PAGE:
'Gay Caveman' Found By Archaeologists Near Prague
A team of Czech archaeologists claim to have unearthed the remains of an early gay man from around 2900-2500 B.C. outside Prague.
According to the Telegraph, the "gay caveman" was found buried in a way normally reserved only for women during the Copper Age. The man had been interred on his left side with his head facing east, with no weapons and household jugs -- almost always reserved for women in the region during that time -- placed at his feet. Traditionally, men were buried with weapons, hammers and flint knives, and their bodies were positioned on their right side with their heads facing west.
"From history and ethnology, we know that people from this period took funeral rites very seriously so it is highly unlikely that this positioning was a mistake," lead researcher Kamila Remisova Vesinova said. "Far more likely is that he was a man with a different sexual orientation, homosexual or transvestite. What we see here does not add up to traditional Corded Ware cultural norms."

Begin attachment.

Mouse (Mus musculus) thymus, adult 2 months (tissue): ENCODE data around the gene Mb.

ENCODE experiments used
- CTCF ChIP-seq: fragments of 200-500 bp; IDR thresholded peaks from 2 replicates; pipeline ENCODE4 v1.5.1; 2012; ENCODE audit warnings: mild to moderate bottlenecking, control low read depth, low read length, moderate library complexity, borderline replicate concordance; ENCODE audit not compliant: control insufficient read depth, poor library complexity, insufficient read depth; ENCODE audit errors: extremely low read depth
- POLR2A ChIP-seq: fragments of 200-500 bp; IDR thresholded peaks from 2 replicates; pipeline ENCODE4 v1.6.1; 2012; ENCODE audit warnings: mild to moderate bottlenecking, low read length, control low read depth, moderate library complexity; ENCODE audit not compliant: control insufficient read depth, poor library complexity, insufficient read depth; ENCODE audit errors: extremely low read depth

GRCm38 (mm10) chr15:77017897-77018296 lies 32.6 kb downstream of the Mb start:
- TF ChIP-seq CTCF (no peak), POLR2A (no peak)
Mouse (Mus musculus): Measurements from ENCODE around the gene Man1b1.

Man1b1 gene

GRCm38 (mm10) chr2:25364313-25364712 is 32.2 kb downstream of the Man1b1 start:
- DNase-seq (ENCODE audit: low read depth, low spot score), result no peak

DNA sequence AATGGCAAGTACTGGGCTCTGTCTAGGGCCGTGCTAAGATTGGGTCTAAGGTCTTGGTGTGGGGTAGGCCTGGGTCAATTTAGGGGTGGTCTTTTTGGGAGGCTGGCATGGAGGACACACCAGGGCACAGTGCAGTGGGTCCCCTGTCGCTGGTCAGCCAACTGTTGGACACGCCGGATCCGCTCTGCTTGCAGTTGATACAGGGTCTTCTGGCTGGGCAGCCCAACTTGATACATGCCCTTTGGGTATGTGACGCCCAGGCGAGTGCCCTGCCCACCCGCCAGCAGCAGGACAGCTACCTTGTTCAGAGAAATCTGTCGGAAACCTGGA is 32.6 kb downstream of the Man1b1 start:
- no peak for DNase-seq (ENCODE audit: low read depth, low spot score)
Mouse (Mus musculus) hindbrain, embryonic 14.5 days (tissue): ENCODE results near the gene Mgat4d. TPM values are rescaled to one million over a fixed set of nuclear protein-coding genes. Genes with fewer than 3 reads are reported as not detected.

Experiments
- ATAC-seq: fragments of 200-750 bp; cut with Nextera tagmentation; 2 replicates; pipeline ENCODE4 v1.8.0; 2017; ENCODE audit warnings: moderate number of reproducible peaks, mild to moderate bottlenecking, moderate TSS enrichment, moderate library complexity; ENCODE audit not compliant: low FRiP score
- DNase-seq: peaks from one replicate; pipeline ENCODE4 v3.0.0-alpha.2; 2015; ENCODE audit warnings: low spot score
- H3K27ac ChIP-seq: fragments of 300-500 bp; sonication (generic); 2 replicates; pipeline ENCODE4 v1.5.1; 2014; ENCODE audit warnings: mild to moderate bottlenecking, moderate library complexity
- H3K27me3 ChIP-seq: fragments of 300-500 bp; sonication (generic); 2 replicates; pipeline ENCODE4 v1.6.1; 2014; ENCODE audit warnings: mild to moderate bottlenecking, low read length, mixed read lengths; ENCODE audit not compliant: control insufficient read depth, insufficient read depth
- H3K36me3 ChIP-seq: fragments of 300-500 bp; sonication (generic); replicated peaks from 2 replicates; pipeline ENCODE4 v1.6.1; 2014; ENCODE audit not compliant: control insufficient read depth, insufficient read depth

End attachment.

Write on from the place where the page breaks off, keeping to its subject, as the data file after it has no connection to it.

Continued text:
Archaeologist Katerina Semradova told reporters that the "third gender" discovery mirrored an earlier case, in which a female warrior dating from the Mesolithic period was found to have been buried as a man. In addition, she noted Siberian shamans, or latter-day witch doctors, were buried in a similar fashion to the "gay caveman," but usually with richer funeral accessories to depict a higher social status, the Daily Mail is reporting.
"But this later discovery was neither of those, leading us to believe the man was probably homosexual or transsexual," Semeradova is also quoted by the Telegraph as saying.